Cutaneous melanoma is an aggressive and deadly form of skin cancer.
‘Combination of targeted therapies and immunotherapy options improves survival and lowers the risk of life-threatening events.’
According to the Canadian Cancer Society, the disease accounts for 3.3% of new cancer cases each year in Canada, and it has a 15% death rate.
In its early stages, melanoma is often cured with surgery alone, however most patients who are diagnosed in the late stages of disease are not candidates for surgery and drug therapy is the main course of treatment.
The study was conducted by researchers from the McMaster University and published in JAMA Oncology
"This is the first analysis to draw comparison between targeted and immune therapies for BRAF-mutated melanomas," said Feng Xie, principal investigator of the study, who is an associate professor in the Department of Clinical Epidemiology and Biostatistics at McMaster's Michael G. DeGroote School of Medicine.
"Our results will help patients and clinicians choose treatments." Xie added.
Tahira Devji, the first author of the paper and a PhD student of McMaster's Health Research Methodology Program, said that around 40 to 60 per cent of melanomas have a mutation in the BRAF protein.
A number of effective treatment options are available for patients with advanced BRAF-mutated melanoma, which fall under two classes of drug therapies:
- targeted therapy, like chemotherapy, which stops cancer from growing and spreading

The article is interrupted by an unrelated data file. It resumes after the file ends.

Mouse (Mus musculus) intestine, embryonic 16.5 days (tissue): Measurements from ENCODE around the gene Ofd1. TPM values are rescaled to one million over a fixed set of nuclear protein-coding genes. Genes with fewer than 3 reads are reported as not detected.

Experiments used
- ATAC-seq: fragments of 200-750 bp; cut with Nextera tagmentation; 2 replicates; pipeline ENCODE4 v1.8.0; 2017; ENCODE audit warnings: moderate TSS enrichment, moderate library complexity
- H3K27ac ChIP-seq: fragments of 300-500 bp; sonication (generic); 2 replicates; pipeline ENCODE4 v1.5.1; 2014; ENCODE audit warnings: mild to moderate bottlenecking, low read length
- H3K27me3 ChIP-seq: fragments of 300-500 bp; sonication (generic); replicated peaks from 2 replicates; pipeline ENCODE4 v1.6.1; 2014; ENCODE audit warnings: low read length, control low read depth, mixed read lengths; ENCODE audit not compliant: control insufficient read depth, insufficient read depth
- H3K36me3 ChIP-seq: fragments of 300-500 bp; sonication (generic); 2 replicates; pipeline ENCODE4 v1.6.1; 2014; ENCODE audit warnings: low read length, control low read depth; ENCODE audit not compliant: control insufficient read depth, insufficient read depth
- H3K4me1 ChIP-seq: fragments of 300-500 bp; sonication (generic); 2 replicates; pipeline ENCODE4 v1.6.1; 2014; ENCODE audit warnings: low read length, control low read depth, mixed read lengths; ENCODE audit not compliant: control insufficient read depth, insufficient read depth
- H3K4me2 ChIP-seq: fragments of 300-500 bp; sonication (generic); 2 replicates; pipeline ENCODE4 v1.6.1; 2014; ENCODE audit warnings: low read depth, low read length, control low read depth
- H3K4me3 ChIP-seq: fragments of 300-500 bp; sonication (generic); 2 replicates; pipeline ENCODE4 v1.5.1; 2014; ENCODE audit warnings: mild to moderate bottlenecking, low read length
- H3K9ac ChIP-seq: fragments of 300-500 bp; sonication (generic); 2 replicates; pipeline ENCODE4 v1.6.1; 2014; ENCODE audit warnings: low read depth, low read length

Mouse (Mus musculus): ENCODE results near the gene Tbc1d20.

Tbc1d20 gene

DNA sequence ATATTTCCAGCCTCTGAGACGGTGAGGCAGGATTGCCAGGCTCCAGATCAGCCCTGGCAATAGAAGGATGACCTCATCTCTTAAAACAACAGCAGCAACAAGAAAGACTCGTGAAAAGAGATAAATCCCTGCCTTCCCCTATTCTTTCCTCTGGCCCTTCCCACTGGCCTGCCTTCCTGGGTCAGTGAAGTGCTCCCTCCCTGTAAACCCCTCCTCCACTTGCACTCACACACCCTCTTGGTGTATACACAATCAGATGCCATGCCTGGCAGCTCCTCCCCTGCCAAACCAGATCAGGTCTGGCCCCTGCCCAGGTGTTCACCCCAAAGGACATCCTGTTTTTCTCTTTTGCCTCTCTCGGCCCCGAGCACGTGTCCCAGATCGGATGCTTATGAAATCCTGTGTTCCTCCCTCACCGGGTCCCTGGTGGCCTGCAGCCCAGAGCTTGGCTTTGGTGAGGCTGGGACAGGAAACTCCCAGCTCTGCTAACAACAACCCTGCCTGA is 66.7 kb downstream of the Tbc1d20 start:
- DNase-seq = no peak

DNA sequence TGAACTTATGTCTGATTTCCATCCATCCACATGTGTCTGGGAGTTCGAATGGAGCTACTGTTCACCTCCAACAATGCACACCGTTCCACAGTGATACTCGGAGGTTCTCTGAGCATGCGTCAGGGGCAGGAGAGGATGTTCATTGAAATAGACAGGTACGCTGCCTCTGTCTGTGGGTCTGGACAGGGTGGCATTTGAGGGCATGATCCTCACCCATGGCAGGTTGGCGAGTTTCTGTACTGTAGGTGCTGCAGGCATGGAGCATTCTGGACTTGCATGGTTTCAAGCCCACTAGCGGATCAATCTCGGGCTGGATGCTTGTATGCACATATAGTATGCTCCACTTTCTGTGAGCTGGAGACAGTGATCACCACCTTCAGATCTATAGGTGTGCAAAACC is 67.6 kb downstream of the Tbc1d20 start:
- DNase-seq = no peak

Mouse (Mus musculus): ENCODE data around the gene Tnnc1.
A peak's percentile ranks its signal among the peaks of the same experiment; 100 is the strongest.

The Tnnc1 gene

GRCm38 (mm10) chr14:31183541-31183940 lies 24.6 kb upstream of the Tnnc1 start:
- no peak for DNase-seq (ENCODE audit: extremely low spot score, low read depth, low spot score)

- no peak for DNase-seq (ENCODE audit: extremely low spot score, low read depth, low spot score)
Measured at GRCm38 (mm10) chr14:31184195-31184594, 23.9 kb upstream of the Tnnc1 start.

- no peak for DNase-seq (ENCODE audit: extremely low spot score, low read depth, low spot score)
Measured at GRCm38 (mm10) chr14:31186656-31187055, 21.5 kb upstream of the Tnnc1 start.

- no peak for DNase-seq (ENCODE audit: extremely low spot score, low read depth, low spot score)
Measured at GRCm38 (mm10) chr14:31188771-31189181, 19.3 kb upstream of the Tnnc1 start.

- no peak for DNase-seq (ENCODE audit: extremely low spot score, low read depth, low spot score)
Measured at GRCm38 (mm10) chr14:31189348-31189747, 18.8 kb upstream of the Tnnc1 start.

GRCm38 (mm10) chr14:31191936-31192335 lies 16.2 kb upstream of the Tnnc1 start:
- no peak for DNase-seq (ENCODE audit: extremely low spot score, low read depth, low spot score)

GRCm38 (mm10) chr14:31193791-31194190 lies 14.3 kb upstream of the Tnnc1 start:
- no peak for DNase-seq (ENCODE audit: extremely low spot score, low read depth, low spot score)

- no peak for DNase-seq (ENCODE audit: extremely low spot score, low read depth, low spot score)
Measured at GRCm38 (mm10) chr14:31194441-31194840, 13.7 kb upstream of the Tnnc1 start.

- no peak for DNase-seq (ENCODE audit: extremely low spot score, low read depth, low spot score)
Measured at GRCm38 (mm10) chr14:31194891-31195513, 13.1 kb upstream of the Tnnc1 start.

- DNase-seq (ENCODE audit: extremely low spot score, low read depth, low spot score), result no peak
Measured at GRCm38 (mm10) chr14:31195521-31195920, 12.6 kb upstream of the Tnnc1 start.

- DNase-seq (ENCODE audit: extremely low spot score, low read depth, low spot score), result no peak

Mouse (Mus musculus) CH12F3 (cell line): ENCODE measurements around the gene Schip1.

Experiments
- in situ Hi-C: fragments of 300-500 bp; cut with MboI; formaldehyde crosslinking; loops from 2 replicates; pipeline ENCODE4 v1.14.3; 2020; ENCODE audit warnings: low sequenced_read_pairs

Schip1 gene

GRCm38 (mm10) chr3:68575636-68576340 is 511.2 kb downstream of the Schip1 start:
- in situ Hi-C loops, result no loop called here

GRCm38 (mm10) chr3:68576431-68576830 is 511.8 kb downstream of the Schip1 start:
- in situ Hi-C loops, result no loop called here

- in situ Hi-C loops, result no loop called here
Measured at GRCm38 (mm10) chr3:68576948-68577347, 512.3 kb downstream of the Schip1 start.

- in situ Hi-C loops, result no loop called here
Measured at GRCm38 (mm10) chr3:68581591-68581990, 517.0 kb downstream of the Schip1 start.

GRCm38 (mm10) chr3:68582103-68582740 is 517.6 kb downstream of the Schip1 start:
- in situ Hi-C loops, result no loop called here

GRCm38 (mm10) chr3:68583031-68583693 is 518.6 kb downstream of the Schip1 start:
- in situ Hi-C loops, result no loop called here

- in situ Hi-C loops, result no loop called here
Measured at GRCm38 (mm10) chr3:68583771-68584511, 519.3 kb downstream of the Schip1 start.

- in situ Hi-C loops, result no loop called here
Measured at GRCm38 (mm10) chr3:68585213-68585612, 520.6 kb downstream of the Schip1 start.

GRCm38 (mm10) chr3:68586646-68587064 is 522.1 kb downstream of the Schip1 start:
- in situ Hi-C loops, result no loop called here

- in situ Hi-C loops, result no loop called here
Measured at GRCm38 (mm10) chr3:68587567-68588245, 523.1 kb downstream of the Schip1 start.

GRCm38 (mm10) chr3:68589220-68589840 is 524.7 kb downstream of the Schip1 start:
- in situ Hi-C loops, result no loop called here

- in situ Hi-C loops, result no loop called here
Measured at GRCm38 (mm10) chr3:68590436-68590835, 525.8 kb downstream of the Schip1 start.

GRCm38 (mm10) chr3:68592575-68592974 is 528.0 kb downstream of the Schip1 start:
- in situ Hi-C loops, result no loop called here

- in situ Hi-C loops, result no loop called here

- immunotherapy, which works by stimulating the immune system to attack tumor cells.
It has been unclear which is the optimal initial treatment.
The goal of the study was to estimate the relative efficacy and safety of systemic therapies for those who have been diagnosed with advanced BRAF-mutated melanoma but not yet received any treatment.
The team evaluated 15 randomized controlled trials published between 2011 and 2015, assessing the benefits and harms of targeted or immune checkpoint inhibitors in 6,662 patients with cancer that had spread to the lymph nodes and surgery was not an option, or distant metastatic melanoma.
They found that combined BRAF and MEK targeted therapy and PD-1 immunotherapy were both equally effective in improving overall survival.
Combined BRAF and MEK inhibition was most effective in improving progression-free survival.
PD-1 inhibition was associated with the lowest risk of life-threatening events.
PD-1 is a checkpoint protein on immune cells called T cells.
It normally acts as a type of "off switch" that helps keep the T cells from attacking other cells in the body. It does this when it attaches to PD-L1, a protein on some normal (and cancer) cells.
When PD-1 binds to PD-L1, it basically tells the T cell to leave the other cell alone. Some cancer cells have large amounts of PD-L1, which helps them evade immune attack.
Monoclonal antibodies that target either PD-1 or PD-L1 can boost the immune response against cancer cells and have shown a great deal of promise in treating certain cancers.
"While the data in our study represents best available evidence, using more than one kind of immunotherapy shows promise in early outcomes in clinical trials and could change the treatment landscape once longer-term results are published," said Feng Xie.
They concluded that the safety of PD-1 inhibitors supports using this treatment option as first-line therapy in circumstances where quick action is not a priority.
- Immune checkpoint inhibitors to treat cancer - (http://www.cancer.org/treatment/treatmentsandsideeffects/treatmenttypes/immunotherapy/cancer-immunotherapy-immune-checkpoint-inhibitors)